We open on a room bathed in shining rays of light. The camera slowly pans toward an unknown narrator who talks in undulations and leaves us with this bit of wisdom: "We are all interested in the future, for that is where you and I are going to spend the rest of our lives." And with that "Plan 9 From Outer Space," one of the most famed B-movies, begins.
What follows was derided by critics for years, even to the point where its director was named the worst of all-time. But, despite the negative press, the film has gone on to enjoy a long cult status.
The 1965 Plymouth Belvedere followed the same path.
But, despite the rebukes from critics, like "Plan 9" itself, the Belvedere packed a raw power beneath the surface that helps it retain notoriety even to this day. With a 426 Hemi V-8, the model was a top choice for racers, hitting top speeds of roughly 120 miles per hour and tackling 60 miles per hour in eight seconds.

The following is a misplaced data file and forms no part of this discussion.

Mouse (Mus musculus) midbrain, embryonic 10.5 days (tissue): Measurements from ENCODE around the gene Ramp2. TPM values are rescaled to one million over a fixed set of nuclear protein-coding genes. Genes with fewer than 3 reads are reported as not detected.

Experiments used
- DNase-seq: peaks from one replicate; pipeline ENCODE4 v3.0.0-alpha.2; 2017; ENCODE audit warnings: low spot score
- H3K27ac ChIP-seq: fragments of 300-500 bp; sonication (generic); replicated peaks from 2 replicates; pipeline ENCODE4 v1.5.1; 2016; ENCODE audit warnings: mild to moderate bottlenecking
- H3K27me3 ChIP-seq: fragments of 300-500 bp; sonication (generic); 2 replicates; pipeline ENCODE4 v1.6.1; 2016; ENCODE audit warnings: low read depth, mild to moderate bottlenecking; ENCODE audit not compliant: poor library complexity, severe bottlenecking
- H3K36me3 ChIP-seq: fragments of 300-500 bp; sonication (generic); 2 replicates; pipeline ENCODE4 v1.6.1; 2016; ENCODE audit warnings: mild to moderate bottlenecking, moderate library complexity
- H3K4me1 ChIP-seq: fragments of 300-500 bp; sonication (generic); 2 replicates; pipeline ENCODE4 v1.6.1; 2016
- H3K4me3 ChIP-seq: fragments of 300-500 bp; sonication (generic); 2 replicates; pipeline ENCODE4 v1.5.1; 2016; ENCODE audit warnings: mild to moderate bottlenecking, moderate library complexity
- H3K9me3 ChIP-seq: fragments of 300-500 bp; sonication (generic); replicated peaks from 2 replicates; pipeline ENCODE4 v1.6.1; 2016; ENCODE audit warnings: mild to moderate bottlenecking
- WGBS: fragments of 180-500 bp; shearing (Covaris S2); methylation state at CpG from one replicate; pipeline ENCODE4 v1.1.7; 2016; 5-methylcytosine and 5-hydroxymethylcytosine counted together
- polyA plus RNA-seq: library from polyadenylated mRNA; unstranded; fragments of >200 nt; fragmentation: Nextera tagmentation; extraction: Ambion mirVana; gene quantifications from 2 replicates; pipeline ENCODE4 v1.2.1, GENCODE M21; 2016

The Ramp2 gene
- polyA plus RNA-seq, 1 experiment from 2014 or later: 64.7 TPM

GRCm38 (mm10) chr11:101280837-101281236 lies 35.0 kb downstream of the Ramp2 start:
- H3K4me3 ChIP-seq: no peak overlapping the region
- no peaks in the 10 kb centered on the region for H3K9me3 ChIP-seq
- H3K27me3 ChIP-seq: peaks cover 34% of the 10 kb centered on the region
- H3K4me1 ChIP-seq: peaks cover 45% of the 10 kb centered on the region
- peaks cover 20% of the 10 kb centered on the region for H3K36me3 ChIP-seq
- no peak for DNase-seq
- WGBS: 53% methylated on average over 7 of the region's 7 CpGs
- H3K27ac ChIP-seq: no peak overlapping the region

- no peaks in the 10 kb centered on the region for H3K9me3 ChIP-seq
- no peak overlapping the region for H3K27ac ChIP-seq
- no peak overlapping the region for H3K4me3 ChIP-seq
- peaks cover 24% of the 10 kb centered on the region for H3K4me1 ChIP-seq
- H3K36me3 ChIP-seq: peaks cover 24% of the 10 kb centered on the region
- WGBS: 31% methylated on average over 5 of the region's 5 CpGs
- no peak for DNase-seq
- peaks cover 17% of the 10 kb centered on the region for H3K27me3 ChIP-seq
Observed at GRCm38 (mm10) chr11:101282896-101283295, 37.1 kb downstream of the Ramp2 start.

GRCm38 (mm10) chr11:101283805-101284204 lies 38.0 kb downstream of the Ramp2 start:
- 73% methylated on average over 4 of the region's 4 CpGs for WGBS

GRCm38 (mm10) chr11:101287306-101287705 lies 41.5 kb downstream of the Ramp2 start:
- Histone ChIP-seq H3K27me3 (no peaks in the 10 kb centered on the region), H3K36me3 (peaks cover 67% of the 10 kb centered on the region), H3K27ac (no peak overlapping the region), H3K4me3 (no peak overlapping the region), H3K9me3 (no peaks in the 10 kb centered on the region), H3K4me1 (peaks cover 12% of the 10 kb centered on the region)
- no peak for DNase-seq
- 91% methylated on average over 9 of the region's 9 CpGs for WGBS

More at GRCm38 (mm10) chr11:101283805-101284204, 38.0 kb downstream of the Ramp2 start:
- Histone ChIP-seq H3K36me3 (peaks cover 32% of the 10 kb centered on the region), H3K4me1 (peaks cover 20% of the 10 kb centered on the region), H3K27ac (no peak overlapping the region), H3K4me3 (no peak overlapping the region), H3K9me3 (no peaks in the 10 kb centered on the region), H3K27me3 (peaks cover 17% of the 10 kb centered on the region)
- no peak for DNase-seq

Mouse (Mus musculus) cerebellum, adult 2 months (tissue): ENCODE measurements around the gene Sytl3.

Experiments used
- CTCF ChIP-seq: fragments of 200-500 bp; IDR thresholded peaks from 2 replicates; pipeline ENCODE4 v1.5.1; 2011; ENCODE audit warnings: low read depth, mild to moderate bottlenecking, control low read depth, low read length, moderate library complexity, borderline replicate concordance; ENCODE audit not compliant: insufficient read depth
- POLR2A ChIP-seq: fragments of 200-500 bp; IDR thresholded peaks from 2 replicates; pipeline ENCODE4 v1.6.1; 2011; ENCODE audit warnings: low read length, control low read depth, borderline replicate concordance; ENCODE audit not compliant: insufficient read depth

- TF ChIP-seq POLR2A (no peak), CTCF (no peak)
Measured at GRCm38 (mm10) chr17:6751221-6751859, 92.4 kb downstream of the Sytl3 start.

And while it had all the trappings of a successful entry on the NASCAR circuit, history initially intervened, as the racing league disallowed the model from competition until the later part of the season. Despite its late start, however, the Plymouth model trailed the leading makes by only four wins at the end of the season.
As a result, it is often cited as one of the more underrated speed machines of the era, and a true find for collectors who can apply their imagination to the Belvedere's somewhat lackluster exterior.
In a 2007 issue of Popular Hot Rodding, Stephen Kim, a contributor to the magazine changed his remarks when he saw how the Belvedere was upgraded by Fran Kenstein. It seems the critic finally found a soft spot for the Plymouth when he said that "it's what's underneath the Belvedere's unrefined sheetmetal, cracking paint and rusted hood pins that reveals the true handiwork of a mad scientist."
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